Historic population slump reinforces calls to open AU borders

Historic population slump reinforces calls to open AU borders

Historic population slump reinforces calls to open AU borders

Australia recorded its lowest population growth in more than a century, leading to calls for reopening borders for skilled migration to gain pace.

The Australian population, which had been growing at a healthy rate before the coronavirus pandemic, reached 25.5 million from less than 19 million between 2000 and the beginning of 2020.

However, since the coronavirus outbreak forced Australia to close its borders and impose strict travel restrictions, the population growth has declined to just 0.5 per cent – the lowest rate since World War I.

In 2019, Australia’s population rose by more than 247,000. The main driving force behind this population growth was the arrival of skilled migrants to Australia.

In contrast, 2020 saw Australia’s population grow by 136,261 people, only 3,253 of whom were migrants.

According to a report by the Australian Bureau of Statistics (ABS), 98 per cent of Australia’s population growth last year was due to births.

This is a telling statistic for Australia’s population growth, given that Australia has been a migrant-friendly country for years prior to the pandemic; 30 per cent of Australia’ total population were born overseas.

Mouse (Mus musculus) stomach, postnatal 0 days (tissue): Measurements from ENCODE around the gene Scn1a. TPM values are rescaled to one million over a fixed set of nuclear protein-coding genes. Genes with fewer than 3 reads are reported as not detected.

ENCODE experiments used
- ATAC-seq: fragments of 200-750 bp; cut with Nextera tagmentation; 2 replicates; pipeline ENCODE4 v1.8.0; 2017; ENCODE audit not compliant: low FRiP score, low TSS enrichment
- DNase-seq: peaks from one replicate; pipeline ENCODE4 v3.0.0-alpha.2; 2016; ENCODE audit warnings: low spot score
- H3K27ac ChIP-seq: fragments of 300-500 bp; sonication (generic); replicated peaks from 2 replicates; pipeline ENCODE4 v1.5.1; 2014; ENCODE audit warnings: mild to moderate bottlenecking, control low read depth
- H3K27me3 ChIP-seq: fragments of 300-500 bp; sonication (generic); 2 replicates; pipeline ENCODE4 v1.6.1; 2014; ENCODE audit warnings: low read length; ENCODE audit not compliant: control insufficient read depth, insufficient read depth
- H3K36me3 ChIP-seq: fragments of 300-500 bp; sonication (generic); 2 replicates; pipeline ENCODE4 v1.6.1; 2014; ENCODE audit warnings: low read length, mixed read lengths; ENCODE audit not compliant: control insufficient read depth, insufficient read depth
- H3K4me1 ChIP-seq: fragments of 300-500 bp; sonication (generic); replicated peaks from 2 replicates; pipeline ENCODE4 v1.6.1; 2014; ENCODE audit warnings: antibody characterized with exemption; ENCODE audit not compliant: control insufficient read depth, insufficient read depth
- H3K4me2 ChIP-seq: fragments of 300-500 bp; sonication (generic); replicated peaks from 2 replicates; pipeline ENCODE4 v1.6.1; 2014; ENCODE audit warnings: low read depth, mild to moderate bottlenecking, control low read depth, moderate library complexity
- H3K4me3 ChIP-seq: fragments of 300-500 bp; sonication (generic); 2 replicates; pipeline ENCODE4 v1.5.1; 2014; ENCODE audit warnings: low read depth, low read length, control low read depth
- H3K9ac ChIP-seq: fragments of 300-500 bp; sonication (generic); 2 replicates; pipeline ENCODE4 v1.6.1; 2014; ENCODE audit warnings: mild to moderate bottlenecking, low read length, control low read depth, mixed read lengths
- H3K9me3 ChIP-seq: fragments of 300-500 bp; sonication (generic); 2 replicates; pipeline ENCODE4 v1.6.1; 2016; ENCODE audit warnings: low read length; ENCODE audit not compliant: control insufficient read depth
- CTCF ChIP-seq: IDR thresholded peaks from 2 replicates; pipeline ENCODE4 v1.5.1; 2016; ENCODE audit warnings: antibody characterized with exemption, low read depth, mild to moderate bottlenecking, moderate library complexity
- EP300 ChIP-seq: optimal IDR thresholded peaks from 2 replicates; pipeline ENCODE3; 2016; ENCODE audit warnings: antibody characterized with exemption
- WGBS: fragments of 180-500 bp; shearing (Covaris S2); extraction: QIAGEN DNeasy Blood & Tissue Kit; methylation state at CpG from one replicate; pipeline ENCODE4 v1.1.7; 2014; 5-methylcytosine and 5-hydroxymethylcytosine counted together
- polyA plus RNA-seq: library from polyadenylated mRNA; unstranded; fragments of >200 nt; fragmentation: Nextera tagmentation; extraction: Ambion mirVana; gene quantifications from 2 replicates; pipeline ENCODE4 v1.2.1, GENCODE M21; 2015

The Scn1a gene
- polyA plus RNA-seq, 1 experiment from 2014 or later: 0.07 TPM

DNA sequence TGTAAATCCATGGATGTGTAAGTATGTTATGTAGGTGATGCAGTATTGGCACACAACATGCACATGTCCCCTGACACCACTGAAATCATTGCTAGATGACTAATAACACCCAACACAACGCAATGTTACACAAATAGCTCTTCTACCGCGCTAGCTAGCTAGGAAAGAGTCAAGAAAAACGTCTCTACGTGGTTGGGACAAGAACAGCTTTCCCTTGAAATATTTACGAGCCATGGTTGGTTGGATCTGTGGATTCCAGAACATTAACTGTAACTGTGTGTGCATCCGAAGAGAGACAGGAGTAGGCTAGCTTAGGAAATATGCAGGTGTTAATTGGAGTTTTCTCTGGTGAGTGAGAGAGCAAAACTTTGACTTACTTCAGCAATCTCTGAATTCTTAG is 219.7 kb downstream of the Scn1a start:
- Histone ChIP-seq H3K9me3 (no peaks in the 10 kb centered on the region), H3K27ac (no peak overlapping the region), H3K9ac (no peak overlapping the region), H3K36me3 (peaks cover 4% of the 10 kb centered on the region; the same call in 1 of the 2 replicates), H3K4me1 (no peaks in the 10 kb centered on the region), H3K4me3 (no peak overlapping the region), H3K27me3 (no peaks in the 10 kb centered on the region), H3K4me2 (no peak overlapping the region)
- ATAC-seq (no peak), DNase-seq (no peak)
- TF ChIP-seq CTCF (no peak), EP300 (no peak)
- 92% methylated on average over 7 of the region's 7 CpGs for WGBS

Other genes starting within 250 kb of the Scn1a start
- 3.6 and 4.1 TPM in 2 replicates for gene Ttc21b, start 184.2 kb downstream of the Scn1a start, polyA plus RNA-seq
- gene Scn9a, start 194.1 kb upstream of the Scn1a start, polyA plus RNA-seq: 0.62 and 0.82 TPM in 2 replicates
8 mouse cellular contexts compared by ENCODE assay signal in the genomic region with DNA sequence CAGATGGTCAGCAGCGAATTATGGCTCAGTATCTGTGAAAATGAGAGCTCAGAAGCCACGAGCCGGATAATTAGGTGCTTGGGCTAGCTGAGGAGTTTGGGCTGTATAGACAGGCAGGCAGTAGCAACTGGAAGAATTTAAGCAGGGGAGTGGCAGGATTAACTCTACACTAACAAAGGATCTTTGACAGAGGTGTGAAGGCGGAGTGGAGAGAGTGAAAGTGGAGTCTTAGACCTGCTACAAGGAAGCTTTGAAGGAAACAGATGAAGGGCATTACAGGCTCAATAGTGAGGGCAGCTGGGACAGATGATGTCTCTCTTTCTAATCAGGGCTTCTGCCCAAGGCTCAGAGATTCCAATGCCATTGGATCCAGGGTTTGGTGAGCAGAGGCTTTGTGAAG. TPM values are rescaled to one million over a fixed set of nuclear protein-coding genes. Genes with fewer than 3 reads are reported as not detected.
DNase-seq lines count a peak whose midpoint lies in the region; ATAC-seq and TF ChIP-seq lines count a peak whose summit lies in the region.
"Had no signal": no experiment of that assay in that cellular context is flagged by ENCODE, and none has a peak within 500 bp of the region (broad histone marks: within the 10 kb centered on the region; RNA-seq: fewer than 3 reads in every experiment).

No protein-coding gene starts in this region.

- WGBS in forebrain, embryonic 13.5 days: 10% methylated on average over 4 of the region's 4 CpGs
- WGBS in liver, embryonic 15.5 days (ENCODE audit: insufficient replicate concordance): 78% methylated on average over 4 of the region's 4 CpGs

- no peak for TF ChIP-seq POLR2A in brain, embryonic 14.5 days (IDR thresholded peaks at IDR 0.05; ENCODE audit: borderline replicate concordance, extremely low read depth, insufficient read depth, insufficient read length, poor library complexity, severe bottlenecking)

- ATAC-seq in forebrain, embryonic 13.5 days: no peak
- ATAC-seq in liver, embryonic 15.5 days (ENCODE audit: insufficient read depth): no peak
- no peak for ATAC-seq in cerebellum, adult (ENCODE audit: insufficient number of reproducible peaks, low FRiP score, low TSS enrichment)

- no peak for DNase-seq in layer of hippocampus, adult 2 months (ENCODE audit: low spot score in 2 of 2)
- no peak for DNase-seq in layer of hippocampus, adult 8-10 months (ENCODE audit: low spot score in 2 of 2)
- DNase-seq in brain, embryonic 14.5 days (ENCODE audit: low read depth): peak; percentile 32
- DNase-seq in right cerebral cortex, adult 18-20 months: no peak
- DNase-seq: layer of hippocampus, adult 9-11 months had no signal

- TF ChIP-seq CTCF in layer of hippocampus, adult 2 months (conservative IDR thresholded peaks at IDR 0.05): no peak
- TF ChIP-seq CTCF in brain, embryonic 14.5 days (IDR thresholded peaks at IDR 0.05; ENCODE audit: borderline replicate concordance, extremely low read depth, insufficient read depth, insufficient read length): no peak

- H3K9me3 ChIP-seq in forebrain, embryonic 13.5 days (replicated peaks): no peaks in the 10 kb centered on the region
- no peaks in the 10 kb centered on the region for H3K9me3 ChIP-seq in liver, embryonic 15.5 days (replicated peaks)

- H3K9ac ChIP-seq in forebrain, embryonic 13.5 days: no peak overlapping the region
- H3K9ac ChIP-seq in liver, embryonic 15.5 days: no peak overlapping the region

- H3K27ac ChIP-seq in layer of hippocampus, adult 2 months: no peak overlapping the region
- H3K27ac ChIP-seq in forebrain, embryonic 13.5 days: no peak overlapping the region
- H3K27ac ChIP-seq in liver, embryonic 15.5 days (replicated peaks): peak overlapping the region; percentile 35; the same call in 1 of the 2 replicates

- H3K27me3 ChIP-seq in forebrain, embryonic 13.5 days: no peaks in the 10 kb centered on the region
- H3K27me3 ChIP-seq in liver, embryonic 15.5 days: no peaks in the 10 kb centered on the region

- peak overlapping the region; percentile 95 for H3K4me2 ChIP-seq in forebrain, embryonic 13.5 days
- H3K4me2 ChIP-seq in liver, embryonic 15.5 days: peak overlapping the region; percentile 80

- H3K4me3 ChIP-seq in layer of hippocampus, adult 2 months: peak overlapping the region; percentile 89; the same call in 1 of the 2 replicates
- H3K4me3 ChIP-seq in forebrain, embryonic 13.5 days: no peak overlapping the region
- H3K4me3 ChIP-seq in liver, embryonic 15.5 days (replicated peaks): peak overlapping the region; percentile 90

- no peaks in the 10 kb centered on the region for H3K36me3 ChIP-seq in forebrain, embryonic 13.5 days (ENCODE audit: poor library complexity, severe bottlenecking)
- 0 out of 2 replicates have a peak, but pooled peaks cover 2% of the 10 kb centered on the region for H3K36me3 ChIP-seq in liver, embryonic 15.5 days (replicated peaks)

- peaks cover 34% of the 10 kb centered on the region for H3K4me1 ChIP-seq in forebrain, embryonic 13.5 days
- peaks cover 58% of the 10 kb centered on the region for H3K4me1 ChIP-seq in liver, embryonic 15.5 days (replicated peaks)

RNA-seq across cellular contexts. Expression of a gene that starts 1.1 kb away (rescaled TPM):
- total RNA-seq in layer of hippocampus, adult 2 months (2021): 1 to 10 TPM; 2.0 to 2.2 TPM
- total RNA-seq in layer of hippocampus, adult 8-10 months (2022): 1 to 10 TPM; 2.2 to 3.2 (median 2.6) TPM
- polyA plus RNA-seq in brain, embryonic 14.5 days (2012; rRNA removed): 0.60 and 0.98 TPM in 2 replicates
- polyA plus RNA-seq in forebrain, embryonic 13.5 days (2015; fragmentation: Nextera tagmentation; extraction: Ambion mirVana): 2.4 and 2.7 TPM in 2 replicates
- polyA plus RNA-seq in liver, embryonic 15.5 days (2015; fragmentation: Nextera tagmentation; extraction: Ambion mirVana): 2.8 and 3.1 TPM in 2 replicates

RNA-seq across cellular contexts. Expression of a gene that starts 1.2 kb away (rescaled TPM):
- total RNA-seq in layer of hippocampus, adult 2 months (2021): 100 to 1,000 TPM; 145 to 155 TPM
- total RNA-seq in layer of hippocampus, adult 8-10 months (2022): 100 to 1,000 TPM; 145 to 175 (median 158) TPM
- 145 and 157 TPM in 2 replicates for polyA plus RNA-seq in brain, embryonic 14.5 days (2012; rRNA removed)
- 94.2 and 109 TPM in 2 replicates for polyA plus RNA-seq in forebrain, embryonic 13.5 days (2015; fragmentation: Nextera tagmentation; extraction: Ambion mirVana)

The report also showed that the severe impact Covid-19 has had on Australia’s migration program included a drastically reduced arrival of migrants and international students due to halted international travel, as well as widespread disruptions in interstate migration.

Amidst all the uncertainty surrounding Australian immigration, industries in the country have been hit particularly hard by the lack of skilled migrants arriving in Australia.

Restaurant and Catering Australia, a peak group of Australia’s hospitality sector, recently said that businesses in the sector had reported up to 100,000 positions left unfilled due to a lack of skilled migrants.

Many Australian businesses are not even listing their vacancies anymore, seeing as there are not enough qualified candidates who can apply, said Mr Wes Lambert, chief executive of Restaurant and Catering Australia.

Instead of recovering their businesses, owners are having to shut up shop for days due to not being able to employ skilled migrants, he said.

As calls to reopen Australia’s borders for skilled migration gain momentum, the Australian government has started working to restart skilled migration to Australia, and has recently expanded its Priority Migration Skilled Occupation List (PMSOL) by 22 occupations to bring the total number of critical occupations to 41.

New occupations added to the PMSOL include chefs, accountants and skilled migrants from various engineering disciplines.

Skilled migrants belonging to a priority occupation can have their migration application to Australia fast-tracked by priority processing, and travel to Australia to rejuvenate the country’s workforce.